Receiving Divine Mercy

(Homily for Divine Mercy Sunday)

Message: The Divine Mercy enables us to put the focus where it belongs.

On Easter Sunday we talked about receiving the gift of mercy. A big step is to stop thinking I am always right. Once a guy told me that when he fell in love he thought he finally met Miss Right. Now that they're married, he says, I still think she's wonderful, but she has gone from being Miss Right to being Mrs. Always Right! Well, he's got a few faults of his own.

The point, as we saw on Easter, is not to go on a guilt trip. It's not a matter of thinking less of yourself, but thinking of yourself less. That's a huge journey. Today we see someone who makes that journey and by doing so, receives Divine Mercy.

Here's what happens: The Risen Jesus appears to the other apostles but Thomas misses out. He reacts harshly. Unless I see the marks of the nail and put my finger into the into the nail-marks and put my hand into his side, I will not believe. In one sense Thomas is an honest skeptic, but there's something skewed: Before the greatest event in history, Thomas can only think about himself.

In spite of his self preoccupation Thomas does do something positive. Instead of separating himself like Judas did, he sticks with the apostles. That takes humility.

And he receives mercy. Jesus appears a second time. Now Thomas says, "My Lord and my God." This is actually the greatest profession of faith in the Gospel. Thomas thinks not about himself but the overwhelming reality before him.

People today might react differently. Wow! Wait tell I tell this to my Facebook friends! Can we take a selfie?

Thomas of course does go out the whole world. He is considered the apostle who brings Christ to India. You might remember the name of the priest from India captured by ISIS gunmen in Yemen. That's right: Fr. Thomas.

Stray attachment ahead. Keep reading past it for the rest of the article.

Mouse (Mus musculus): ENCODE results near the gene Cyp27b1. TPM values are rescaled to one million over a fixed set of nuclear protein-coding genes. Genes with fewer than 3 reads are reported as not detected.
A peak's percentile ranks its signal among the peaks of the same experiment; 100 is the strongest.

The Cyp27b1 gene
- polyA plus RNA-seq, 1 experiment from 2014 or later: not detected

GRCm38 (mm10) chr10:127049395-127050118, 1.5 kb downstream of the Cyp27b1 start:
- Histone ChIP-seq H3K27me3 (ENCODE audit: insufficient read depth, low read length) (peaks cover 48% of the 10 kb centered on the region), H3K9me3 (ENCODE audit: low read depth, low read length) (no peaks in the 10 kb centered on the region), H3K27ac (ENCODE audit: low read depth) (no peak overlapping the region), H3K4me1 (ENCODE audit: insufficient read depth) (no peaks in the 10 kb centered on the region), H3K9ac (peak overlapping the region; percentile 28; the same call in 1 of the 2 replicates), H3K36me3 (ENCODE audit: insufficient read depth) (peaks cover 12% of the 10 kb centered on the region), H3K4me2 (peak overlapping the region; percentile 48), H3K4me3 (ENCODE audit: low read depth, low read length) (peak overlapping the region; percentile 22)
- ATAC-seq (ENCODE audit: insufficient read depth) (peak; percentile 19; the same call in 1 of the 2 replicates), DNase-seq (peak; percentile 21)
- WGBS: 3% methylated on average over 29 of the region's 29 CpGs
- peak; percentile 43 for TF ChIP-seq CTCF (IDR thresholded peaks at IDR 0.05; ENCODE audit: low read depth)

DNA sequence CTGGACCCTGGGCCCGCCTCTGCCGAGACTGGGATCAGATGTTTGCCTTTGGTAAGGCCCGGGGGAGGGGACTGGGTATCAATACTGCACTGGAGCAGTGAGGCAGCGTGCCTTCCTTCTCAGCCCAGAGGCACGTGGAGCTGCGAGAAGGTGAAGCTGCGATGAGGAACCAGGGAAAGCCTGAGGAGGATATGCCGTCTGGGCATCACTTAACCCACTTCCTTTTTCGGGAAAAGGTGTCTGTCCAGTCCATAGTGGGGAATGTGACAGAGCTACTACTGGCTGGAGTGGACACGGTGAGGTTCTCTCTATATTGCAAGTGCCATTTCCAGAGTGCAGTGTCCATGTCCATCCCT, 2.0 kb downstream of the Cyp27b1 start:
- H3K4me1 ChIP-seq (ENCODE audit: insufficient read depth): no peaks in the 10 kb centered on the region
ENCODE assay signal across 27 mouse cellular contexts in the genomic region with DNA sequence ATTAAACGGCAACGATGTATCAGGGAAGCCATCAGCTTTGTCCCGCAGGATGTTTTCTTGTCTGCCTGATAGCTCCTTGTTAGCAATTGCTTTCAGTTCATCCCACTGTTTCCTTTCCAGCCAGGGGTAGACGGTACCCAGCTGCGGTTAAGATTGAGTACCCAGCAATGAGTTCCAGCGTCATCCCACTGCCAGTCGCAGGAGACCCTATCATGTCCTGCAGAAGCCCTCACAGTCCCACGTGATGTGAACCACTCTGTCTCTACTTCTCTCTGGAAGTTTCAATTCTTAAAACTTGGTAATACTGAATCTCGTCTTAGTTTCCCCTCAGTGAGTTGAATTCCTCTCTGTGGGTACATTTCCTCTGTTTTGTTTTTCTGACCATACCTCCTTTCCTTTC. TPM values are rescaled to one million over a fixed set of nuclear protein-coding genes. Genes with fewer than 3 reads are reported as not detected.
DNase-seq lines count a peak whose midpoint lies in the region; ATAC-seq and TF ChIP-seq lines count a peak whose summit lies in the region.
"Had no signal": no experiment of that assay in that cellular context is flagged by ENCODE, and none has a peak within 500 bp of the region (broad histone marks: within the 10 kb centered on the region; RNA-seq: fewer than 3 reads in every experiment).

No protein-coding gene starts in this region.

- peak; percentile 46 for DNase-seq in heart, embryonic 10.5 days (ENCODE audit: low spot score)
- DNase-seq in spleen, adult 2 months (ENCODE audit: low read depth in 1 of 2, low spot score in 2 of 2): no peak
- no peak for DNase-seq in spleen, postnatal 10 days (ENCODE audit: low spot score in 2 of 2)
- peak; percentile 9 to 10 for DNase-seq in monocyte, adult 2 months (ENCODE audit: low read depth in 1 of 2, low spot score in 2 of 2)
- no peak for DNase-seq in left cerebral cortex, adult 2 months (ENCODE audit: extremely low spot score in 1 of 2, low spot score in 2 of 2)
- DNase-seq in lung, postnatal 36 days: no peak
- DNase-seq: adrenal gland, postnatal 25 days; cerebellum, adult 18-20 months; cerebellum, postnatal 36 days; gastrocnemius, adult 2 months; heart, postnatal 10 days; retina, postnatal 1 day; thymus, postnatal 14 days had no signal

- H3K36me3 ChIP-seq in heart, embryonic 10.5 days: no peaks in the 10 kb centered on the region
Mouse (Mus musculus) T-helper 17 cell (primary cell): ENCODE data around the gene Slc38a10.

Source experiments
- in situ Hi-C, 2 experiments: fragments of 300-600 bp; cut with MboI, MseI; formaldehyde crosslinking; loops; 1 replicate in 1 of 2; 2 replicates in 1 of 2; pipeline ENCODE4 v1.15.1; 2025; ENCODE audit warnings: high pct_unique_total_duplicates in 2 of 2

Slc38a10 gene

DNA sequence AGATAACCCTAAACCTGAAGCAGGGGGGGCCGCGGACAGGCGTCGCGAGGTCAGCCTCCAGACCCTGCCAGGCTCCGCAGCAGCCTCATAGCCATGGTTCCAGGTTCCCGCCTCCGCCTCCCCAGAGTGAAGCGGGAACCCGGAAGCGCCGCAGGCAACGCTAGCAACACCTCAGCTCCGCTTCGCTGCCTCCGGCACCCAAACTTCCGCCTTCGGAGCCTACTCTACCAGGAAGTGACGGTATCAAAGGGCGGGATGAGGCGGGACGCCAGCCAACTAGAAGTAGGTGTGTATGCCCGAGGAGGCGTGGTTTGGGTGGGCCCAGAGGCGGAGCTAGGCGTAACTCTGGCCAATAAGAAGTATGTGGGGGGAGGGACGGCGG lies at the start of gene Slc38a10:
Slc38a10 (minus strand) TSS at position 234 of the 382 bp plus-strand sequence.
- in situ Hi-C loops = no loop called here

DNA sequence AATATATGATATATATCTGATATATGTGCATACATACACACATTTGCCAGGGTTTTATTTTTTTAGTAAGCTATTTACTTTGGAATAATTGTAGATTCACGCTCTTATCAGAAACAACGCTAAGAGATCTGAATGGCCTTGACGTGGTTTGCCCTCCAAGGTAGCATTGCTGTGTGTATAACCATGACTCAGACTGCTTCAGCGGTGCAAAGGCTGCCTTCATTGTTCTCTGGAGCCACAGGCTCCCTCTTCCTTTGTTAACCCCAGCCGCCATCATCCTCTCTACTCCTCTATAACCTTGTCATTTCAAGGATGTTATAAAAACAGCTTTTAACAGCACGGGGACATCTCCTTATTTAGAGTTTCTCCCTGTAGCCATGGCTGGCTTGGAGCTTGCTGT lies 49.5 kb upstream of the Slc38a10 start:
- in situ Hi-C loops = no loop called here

The Apostle Thomas brought the Divine Mercy to distant places: Whose sins you forgive are forgiven them.

Today we remember another great apostle of divine mercy: St. John Paul II. He died eleven years ago on Saturday April 2 - at 9:45 pm, Vigil of Divine Mercy Sunday.

So this Sunday We pray for Father Tom - and we ask St. Thomas and St John Paul to pray for us. The Divine Mercy enables us to put the focus where it belongs: Jesus, our Lord and God. Give thanks to the Lord for he is good, his love is everlasting. Amen.


Spanish Version

From Archives (Divine Mercy Sunday Homilies):

2017: Life in Christ Week 2: Take the Plunge
2016: Receiving Divine Mercy
2015: Disciples and Disciple Makers Week 2
2014: Journey to Hope Week 2
2013: Overcoming Fear - A Titanic Hero
2012: Divine Mercy in a Time of Crisis
2011: His Mercy Endures
2010: Believing Is Seeing
2009: The Eighth Day
2008: Reconciliation
2007: A Drop in the Ocean
2006: Mercy in Action
2005: The Grandeur of God
2004: God Loves Honest Skeptics
2003: The Truth Is Out There
2002: Divine Mercy
2001: Doubting The Doubts
2000: A Requisite for Faith
1999: Neither Gullible nor Rigid
1998: Be Not Afraid!
1997: Room for Doubt

Other Homilies

Seapadre Homilies: Cycle A, Cycle B, Cycle C

Audio Files of Homilies (Simple Catholicism Blog)

Are these homilies a help to you? Please consider making a donation to St. Mary of the Valley Parish.

Fr. Brad's Homilies

Fr. Jim's Homilies

Fr. Michael White's Homilies ("messages")

Bulletin (St. Mary's Parish)

Parish Picture Album


Parish Picture Album

(March 2016)

MBC - Mary Bloom Center, Puno, Peru